They eat what counts as a ridiculous amount of pop-corn, for two people, and by the time the movie is over they're both pretty defeated, slumped down on her wobbly mattress with a mountain of decorative pillows all around them.

Silence feels comfortable between them. The room is dark after Maya closes her laptop, but she's too lazy to reach for the lamp. Tiny shuffles next to her until he's lying on his side, his head propped up against his hand. He's looking at her, and his eyes glisten from the light coming in from the lampposts outside.

"You're driving him crazy," he tells her.

Maya takes a deep breath, her eyes firmly on the ceiling above them. She knew the time of reckoning would come, she's not so naive to expect otherwise.

"I take it that he told you?" she asks, and there's no bite in her voice.

Of course Zig would tell him what happened over Christmas. Tiny's his best friend. Which guy wouldn't go venting about his crazy-ass ex, who showed up, invited him over, hooked up with him and then ghosted him for the rest of the holidays. She knew Tiny would know, by now, and she doesn't mind. She just wishes she knew what to tell him.

"I don't want to mess with you guys," Tiny clarifies, "it's your business, and you're both my friends — and I'd like to keep it that way. But just so you know, you're doing a number on him."

To his clear horror, Maya bursts down in tears at his words, and the sheer panic on his face would be comical if she wasn't so caught up in the mess of her own making.

"I don't know what to do… I keep messing everything up!" she cries.

"Hey, no, Maya… I didn't mean to... "

Maya hides her tear-struck face in her hands and barely hears him mumble reassuring words at her. When Tiny puts a hesitant hand on her shoulder Maya rolls towards him as a reflex, revelling in the comforting feeling of his arms around her. It takes her a while to calm down and stop weeping in his t-shirt, but she finally does. She moves back, sniffling, and silently wipes her tears away from her face.

"I'm sorry," he says, "I wasn't implying that you messed up, okay? I just thought I'd nudge you a little into finally telling him what you want from him, that's all."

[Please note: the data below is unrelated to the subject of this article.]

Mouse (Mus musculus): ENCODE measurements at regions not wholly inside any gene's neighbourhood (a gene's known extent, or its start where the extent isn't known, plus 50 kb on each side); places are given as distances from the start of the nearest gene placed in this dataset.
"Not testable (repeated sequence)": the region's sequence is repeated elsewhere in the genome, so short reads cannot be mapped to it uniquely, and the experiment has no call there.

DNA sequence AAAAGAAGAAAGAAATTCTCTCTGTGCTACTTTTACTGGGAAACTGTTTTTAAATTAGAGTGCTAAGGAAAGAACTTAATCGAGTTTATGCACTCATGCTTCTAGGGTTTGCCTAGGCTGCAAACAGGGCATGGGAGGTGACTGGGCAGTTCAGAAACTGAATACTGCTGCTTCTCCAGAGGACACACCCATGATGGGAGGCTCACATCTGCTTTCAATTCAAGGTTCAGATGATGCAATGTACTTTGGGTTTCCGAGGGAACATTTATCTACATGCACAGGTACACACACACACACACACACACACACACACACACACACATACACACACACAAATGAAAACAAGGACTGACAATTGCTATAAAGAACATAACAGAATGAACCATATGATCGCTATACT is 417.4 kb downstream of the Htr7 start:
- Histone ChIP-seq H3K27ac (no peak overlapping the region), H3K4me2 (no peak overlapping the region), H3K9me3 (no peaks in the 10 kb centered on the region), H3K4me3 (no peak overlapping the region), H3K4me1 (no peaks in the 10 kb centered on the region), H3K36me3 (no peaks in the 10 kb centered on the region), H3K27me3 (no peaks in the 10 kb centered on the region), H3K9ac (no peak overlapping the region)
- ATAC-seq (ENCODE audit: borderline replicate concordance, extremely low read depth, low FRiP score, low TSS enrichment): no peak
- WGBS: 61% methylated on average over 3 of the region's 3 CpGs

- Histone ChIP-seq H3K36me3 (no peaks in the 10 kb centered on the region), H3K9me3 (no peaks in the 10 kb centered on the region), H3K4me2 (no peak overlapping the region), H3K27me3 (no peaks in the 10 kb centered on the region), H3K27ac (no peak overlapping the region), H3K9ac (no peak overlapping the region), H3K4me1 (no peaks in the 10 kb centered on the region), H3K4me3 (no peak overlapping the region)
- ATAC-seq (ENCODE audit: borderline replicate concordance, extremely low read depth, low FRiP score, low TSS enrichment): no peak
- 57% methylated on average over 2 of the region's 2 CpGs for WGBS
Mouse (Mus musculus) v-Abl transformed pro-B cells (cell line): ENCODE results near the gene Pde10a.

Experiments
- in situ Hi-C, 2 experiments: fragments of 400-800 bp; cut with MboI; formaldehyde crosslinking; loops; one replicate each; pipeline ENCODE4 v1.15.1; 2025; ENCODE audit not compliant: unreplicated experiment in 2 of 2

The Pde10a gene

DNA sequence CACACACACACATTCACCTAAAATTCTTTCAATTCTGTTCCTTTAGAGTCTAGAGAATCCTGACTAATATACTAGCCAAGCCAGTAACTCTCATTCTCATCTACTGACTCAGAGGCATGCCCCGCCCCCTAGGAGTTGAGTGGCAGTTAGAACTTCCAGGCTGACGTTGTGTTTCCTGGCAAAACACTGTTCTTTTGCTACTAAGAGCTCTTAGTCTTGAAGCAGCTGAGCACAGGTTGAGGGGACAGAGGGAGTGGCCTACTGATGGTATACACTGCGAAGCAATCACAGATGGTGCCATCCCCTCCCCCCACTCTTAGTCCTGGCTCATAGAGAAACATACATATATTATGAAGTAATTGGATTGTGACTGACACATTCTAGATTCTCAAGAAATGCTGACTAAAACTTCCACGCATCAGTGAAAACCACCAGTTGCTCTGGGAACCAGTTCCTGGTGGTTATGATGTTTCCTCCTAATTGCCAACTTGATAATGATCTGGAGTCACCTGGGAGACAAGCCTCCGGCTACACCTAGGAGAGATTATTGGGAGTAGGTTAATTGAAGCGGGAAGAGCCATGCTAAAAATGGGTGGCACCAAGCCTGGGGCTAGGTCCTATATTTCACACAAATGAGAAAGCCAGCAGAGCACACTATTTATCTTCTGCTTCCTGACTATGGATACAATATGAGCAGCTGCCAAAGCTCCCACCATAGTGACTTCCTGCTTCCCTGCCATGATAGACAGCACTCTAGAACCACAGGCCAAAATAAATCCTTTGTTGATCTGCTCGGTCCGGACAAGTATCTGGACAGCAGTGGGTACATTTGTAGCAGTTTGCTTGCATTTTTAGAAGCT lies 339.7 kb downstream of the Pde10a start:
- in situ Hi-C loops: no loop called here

Maya scoffs — although it turns out more like a sob — and she rolls her teary eyes wildly at the mere idea.

"I don't even know what I want," she confesses. It's a little scary, because she's never said it out loud, before. "It's such a freaking mess. I care about Zig, obviously. I've known him forever, and we've been through so much together. He's made me the happiest I've ever been, and he's broken my heart in a thousand little pieces. And now I don't know how I feel about him anymore."

Tiny is quiet for a very long time. Her face is dry, by the time he speaks again, and her body feels numb from the wait.

"Maybe you should tell him that," he murmurs, so softly she would miss it if he weren't literally right next to her ear. "I know he acts like an idiot most of the time, but he does listen to you. And somehow your words always seem to get through that thick skull of his."

She turns her head towards him and takes a look at his face. Their eyes got used to the darkness, and she can make out the features of his face, his cheekbones, the little dimple at the right side of his mouth.

"I'm not sure I know how," she whispers back.

Tiny smiles, and it's soft and gentle and caring.

"I know you'll find a way."

...

School starts again, and it's somehow even more brutal than the previous term. Maya's life gets sucked into a composition class that requires about 40 hours of work per day just to stay afloat, and Tiny doesn't seem to have it any easier, over at CalTech: every time Maya hears from him he's either resurfacing from a shift at work, or from an extenuating study session with his lab partners. They still make time for each other occasionally, but nowhere near as frequently as before. Every once in a while he would show up by her door with take-out, or she would send him an invite to a gig to try and drag him out of his nerdy bubble, but the more-or-less fortnightly schedule they kept up last term has become unsustainable.

Before they know it it's midterms, and then finally Spring Break. This one is going to be special because the whole gang is coming to visit. Zig and Grace and Jonah, all stacked up in Grace's parents' camper van.

Maya hasn't talked to Zig since Christmas.

They all agreed on a meeting point by Maya's campus, and Tiny is already there with her by the time they spot the old camper van approaching. They smile wide at each other, walking towards their friends as they reverse into the parking place.

"California, here we come!" Jonah shouts from the driver's seat window with a grin on his face. "Hey guys!"

"Maya!"

Grace skips off the van as soon as the engine's off and comes crushing her into a hug.